Last season, Pitino was critical of Harrell at times for not seeing that his game needed more elements. He needed to do more than dunk. This season, Harrell has embraced that message.
He has notched a double-double in 11 of his past 21 games. Over his past 10 games, he's averaged 17.5 points and 9.2 rebounds per game and shot 60 percent from the field. In the first two games of this NCAA Tournament, he became the first U of L player since Pervis Ellison in the 1986 Final Four to post consecutive double-doubles. For the season as a whole, Harrell ranks seventh in the NCAA in field goal percentage (60.5 percent).
"Like Gorgui Dieng, he came in a great athlete, a great runner and dunker with very few skills and fundamentals, wasn't a very good passer, wasn't a very good ball handler, didn't shoot the ball real well, and he's really improved in all those areas," Pitino said. "He's a very good passer. He's a very smart basketball player, picks up scouting reports quickly, makes good plays. He didn't have a good game (against Manhattan), but like Russ, made big plays in the final minutes of the game. You know, like I tell him, he was getting beaten up in the low post by Manhattan's players, and I told him, son, if you have pro aspirations, you better be able to guard those Manhattan Jaspers, and he got the message late in the game."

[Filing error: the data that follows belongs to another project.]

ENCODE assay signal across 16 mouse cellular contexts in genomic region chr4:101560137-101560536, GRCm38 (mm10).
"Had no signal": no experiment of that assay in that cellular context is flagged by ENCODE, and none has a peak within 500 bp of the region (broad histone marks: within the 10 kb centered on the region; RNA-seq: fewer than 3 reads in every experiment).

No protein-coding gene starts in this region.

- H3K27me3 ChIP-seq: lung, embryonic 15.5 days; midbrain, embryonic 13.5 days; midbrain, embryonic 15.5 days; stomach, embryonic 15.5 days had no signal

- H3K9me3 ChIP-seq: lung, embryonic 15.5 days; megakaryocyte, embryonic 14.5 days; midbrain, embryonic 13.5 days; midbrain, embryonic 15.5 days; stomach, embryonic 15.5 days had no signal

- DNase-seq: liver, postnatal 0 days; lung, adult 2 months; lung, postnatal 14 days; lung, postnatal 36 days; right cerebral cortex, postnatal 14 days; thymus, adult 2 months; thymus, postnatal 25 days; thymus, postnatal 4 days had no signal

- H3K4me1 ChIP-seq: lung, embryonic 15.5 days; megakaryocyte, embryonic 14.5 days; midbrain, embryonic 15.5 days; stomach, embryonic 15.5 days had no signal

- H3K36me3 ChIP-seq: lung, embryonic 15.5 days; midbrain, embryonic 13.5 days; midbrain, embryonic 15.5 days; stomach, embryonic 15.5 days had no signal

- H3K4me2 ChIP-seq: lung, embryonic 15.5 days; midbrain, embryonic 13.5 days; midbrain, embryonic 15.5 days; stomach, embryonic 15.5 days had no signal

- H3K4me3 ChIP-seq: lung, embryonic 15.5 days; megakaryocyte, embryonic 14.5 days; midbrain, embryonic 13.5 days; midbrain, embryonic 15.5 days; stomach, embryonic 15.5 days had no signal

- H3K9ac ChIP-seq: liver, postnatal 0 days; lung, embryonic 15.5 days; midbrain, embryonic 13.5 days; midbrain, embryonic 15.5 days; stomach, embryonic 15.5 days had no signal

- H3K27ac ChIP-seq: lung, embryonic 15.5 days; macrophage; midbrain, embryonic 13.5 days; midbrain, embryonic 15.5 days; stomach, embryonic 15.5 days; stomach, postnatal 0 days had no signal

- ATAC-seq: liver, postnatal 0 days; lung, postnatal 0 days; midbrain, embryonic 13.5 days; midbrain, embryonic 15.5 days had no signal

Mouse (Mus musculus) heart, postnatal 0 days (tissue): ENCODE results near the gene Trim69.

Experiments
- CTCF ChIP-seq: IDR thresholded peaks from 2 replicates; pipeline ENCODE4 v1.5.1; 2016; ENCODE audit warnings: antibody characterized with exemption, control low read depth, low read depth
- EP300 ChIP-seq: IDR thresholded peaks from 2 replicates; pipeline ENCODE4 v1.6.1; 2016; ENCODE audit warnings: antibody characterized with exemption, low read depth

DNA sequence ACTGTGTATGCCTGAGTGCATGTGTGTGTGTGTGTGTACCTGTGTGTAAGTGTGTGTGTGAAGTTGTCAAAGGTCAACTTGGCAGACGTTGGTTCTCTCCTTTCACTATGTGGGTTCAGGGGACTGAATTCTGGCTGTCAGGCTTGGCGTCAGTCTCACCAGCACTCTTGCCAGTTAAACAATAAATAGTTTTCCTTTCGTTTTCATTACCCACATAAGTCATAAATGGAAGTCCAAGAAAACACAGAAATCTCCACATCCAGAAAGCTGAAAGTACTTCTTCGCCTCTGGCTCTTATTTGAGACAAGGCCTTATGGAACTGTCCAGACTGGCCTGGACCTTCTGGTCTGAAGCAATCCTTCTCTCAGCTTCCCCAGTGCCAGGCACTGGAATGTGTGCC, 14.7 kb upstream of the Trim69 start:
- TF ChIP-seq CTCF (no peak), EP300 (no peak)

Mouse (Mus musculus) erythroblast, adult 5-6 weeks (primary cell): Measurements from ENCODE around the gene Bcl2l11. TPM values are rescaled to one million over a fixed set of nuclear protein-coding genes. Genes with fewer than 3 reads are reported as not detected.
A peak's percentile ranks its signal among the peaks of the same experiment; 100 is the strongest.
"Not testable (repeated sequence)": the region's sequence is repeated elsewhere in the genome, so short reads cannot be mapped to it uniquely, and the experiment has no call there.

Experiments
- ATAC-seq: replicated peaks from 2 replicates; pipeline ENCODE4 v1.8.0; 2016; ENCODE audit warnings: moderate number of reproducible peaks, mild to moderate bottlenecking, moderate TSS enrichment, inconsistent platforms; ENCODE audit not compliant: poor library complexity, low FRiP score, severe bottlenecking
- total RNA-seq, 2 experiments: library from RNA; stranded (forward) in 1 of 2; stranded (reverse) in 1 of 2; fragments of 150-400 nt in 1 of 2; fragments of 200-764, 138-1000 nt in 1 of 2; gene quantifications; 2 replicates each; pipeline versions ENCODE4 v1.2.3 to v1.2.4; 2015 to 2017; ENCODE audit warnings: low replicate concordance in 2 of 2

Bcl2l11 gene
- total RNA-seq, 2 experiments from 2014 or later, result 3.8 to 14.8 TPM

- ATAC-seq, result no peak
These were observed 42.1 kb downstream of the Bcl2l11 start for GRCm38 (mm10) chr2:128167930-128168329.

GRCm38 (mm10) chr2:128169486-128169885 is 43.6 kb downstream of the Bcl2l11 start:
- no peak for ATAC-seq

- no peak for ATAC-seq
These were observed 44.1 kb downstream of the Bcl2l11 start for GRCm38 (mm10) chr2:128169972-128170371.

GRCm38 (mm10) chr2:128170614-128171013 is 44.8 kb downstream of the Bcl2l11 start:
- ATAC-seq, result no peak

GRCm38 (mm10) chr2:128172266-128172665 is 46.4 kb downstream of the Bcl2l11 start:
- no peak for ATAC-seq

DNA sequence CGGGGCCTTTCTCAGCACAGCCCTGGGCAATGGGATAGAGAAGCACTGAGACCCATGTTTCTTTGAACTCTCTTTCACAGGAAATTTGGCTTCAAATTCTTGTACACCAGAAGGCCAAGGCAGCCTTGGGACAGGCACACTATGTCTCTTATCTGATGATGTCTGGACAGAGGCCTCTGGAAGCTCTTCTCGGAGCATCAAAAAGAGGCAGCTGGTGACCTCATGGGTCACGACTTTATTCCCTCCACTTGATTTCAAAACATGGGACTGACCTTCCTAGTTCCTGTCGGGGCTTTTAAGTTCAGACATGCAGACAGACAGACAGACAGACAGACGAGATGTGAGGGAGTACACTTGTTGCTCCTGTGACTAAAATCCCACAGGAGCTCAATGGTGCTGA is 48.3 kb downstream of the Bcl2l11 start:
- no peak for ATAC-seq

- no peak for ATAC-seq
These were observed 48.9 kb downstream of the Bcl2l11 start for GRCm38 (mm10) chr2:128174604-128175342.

Greenberg praised the job that Pitino has done with Harrell. He said he knew Harrell would become a great player in the hands of the right coach, because he wanted it so much. Harrell did play football for three years in high school, and Greenberg said his dedication would've made him a great tight end or defensive end, but his basketball talent gives him even more upside.
"I would always tell him, when you're playing offense and rebounding on offense it's like you're playing downhill, and when you're on defense it's like you're playing uphill," Greenberg said. "But he's changed that, and Rick has done a great job with him. . . . He was a hard player to get to (geographically).
"I didn't see him in AAU. I saw him with his high school team his junior year. He'd just kind of swoop in, he didn't know what a good shot was, what a bad shot was. He had that little funky release, but he had great hands, could rebound. He was pure, like Ivory soap. He was 100 percent pure, you had a chance to shape him to be who you wanted him to be. He was very special. He's a pleaser. He wants to please, wants to do what's right. He's going to embrace his role. He's not going to fight you on his role. What Rick has done a great job with has been saying, this is your role, but if you can add this, you can expand your role."